A device built to hold a “mini-stack” of resin wafers, part of a system to remove impuities from water. (Adam Cohen/Medill)

Packman, Snyder and Yupo Lin, a chemical engineer who leads the resin wafer project at Argonne, are featured speakers at a Taipei symposium on August 5 and 6 tackling global resource management. Hosted by National Taiwan University (NTU) as part of their ongoing international collaboration effort, the conference will cover clean water technologies, the Urban Food-Energy-Water Nexus, and green infrastructure. The technologies being developed through the Northwestern-Argonne partnership have crucial implications for an island nation like Taiwan, which receives influxes of freshwater only through typhoon rains. “Water is hard for them,” says Lin, who holds over 20 patents related to his resin wafer work. “The keywords we’re looking for are ‘new water sources.’”

The Northwestern-Argonne team will also be learning from the success of their NTU partners and other scientists at the symposium who are developing models to measure the overall inputs and outputs of urban systems. “Imagine the amount of food, energy and water going into and out of the city of Chicago,” says Packman. “It’s very hard to track. We’ve been working on things like urban water systems data collection with distributed sensor networks. They’ve been able to do that in Taiwan. This gives us some basis to make some connections together to improve understanding of cities both in Taiwan and the U.S.”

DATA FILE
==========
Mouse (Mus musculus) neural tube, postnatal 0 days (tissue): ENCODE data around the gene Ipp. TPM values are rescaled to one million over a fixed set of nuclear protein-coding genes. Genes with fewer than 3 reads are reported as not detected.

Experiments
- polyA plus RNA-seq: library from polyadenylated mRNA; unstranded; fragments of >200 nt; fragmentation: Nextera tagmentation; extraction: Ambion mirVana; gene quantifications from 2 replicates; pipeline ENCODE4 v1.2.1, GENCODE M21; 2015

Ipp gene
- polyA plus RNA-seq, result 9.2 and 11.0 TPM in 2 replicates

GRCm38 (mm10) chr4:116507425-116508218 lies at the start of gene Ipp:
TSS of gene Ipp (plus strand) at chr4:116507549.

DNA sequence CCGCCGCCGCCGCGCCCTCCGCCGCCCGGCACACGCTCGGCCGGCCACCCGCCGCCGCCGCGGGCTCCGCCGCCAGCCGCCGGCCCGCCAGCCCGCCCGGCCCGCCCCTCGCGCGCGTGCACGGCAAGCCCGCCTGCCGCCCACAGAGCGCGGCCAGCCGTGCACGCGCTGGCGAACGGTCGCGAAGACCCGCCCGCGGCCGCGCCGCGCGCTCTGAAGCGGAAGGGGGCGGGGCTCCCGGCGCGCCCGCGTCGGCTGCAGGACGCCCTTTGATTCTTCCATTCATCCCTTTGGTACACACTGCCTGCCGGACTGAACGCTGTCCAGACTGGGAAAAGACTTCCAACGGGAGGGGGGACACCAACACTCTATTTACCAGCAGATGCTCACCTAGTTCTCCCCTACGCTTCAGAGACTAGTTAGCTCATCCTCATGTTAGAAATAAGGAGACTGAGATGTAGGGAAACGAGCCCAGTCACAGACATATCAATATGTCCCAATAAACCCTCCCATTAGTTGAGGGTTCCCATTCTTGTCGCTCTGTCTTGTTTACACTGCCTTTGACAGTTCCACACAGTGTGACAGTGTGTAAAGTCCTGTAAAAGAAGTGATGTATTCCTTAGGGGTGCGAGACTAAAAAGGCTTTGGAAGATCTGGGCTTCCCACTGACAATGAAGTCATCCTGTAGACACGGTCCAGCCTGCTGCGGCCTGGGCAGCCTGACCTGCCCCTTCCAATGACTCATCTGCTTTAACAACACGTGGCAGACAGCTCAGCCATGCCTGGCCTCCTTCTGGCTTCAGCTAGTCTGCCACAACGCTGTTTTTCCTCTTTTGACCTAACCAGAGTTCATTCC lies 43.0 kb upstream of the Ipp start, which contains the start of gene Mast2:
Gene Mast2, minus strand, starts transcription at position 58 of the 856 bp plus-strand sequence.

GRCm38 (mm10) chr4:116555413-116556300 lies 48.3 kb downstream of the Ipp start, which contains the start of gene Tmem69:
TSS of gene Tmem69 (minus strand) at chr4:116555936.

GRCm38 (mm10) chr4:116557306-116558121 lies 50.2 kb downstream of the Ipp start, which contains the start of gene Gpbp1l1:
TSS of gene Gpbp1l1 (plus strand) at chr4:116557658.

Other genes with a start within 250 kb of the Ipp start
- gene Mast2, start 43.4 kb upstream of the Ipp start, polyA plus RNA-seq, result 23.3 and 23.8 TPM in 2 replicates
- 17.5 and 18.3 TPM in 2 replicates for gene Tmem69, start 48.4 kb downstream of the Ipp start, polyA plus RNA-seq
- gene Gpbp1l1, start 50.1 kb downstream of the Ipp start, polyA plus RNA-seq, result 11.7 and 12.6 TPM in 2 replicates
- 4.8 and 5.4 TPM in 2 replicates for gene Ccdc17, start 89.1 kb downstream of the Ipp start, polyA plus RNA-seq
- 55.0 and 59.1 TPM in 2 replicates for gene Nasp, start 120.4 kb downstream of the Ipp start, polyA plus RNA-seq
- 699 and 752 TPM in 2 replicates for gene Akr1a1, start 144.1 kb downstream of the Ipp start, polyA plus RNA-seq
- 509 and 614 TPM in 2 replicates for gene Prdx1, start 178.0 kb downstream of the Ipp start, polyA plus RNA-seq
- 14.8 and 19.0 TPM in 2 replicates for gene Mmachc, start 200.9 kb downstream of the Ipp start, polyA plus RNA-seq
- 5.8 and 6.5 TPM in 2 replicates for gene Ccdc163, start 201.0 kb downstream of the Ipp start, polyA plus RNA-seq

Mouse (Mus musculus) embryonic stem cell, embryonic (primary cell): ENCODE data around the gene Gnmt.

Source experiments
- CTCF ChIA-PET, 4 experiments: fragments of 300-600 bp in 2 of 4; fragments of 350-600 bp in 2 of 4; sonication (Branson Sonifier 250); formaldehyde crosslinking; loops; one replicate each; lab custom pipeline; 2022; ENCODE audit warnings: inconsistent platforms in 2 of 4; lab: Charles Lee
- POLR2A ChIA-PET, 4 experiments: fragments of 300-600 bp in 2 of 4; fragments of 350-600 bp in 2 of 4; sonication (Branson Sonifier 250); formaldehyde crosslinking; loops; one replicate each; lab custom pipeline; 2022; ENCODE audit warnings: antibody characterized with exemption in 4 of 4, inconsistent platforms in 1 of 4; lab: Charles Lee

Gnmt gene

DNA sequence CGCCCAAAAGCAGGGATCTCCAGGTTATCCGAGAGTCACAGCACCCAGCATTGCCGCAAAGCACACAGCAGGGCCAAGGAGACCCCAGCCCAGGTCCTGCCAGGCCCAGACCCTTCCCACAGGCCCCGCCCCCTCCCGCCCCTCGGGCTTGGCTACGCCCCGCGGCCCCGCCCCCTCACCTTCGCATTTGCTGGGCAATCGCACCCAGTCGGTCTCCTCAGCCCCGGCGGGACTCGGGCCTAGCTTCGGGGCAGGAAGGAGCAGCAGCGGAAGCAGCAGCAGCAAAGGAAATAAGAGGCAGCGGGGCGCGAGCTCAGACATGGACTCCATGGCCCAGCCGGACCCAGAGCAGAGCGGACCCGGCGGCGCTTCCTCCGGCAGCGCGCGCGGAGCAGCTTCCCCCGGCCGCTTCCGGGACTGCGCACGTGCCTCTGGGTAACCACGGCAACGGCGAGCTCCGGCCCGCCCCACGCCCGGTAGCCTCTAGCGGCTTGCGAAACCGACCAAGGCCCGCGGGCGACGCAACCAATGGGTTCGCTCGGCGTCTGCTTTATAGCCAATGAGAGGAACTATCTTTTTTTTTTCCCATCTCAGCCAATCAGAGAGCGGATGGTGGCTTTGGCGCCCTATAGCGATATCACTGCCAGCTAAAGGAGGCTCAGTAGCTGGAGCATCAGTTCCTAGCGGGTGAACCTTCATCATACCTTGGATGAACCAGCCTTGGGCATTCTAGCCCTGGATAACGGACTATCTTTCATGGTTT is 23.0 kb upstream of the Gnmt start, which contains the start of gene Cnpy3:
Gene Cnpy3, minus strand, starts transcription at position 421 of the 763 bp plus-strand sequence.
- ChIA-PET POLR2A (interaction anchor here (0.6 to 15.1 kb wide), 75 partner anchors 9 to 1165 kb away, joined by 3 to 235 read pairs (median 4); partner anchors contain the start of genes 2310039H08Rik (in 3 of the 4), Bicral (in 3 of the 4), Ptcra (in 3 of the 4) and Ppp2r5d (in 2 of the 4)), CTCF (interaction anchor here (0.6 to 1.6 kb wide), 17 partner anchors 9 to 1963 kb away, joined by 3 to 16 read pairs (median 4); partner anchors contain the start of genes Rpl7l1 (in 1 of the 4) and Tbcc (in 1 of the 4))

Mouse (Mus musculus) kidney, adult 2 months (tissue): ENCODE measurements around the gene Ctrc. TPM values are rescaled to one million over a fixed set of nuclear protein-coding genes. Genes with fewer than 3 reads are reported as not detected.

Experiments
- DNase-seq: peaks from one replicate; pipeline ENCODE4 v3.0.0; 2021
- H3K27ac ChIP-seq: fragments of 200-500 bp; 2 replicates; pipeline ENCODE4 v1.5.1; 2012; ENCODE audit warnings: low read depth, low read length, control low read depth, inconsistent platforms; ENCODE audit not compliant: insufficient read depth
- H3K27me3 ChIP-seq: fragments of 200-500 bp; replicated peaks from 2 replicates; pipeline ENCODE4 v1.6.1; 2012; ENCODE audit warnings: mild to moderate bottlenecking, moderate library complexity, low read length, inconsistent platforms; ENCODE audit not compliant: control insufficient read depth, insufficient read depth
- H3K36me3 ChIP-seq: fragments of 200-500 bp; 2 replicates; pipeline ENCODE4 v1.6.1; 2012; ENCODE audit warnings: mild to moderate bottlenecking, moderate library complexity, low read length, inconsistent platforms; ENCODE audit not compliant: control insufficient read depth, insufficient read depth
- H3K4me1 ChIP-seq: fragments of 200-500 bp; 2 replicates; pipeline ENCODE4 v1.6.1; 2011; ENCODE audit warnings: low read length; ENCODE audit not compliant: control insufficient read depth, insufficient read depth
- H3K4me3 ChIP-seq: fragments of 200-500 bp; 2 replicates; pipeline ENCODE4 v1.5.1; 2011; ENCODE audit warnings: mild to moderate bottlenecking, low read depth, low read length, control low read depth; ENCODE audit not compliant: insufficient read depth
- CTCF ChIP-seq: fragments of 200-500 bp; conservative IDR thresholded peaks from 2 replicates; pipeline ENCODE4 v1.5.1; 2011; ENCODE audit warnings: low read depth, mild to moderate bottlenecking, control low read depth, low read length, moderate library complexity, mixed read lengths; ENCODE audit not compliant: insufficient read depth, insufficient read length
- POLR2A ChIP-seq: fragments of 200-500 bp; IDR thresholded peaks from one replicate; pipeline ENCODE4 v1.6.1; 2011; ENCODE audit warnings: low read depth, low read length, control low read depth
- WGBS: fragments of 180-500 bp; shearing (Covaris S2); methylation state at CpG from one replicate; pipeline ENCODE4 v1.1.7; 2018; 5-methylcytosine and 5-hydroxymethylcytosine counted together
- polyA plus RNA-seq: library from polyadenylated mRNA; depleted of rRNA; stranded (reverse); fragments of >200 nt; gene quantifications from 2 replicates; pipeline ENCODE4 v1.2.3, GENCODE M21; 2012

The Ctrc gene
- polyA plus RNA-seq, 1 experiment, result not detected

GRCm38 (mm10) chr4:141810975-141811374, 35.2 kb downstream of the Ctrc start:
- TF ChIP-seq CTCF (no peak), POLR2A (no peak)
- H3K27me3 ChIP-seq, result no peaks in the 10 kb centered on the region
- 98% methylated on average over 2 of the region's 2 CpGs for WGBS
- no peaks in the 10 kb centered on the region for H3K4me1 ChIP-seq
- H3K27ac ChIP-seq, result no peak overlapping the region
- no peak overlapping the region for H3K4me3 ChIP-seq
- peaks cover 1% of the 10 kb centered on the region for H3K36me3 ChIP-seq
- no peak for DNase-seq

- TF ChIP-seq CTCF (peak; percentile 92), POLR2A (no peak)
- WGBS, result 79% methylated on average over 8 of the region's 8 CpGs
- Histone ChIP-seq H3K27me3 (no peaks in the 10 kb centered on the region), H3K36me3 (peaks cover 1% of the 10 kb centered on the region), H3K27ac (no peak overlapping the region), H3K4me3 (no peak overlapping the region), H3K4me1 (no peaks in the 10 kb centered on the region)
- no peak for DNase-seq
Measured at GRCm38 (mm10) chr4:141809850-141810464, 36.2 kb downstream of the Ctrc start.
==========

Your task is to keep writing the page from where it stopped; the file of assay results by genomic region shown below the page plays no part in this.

While this work on the Food-Energy-Water Nexus could help solve problems for the global community, it should also be a boon to water-rich Great Lakes economies, which Synder feels should be a leader in attracting business with water reuse programs. “Just like you should install photovoltaics in Phoenix, water-intensive industries should be in the Chicago region,” he says. “We are working on enabling that vision.”

This intersection of efficiency and economic development led to the establishment of a non-profit called Current in 2016. Founded by World Business Chicago, Current is a public-private partnership that serves as an “innovation platform for the Chicago region’s water industry to leverage its strengths for global environmental and economic impact.” Current partners with the city and the Metropolitan Water Reclamation District of Greater Chicago (MWRD) to implement the technologies being developed at Argonne. (MWRD is the independent local government agency that manages the region’s wastewater and storm water.)

This weekend’s conference is being hosted in honor of the 40th anniversary of NTU’s Graduate Institute of Environmental Engineering. Participants are also eager to fulfill the promise of increased international collaboration. “We were invited,” says Packman, “both to celebrate prior achievements and to explore new opportunities.”

Photo at Top: Lake Michigan at Chicago. (Medill Archive)